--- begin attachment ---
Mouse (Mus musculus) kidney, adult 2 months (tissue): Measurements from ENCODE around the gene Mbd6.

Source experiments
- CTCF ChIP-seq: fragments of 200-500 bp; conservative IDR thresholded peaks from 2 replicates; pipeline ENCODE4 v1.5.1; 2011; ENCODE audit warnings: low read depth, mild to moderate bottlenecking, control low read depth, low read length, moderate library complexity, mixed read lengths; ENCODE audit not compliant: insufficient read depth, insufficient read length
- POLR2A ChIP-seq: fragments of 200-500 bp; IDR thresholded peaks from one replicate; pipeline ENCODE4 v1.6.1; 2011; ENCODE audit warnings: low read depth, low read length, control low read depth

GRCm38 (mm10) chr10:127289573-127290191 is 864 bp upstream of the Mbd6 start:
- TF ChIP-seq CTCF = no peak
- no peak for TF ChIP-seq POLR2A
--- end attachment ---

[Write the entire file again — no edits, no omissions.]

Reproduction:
Mouse (Mus musculus) kidney, adult 2 months (tissue): Measurements from ENCODE around the gene Mbd6.

Source experiments
- CTCF ChIP-seq: fragments of 200-500 bp; conservative IDR thresholded peaks from 2 replicates; pipeline ENCODE4 v1.5.1; 2011; ENCODE audit warnings: low read depth, mild to moderate bottlenecking, control low read depth, low read length, moderate library complexity, mixed read lengths; ENCODE audit not compliant: insufficient read depth, insufficient read length
- POLR2A ChIP-seq: fragments of 200-500 bp; IDR thresholded peaks from one replicate; pipeline ENCODE4 v1.6.1; 2011; ENCODE audit warnings: low read depth, low read length, control low read depth

GRCm38 (mm10) chr10:127289573-127290191 is 864 bp upstream of the Mbd6 start:
- TF ChIP-seq CTCF = no peak
- no peak for TF ChIP-seq POLR2A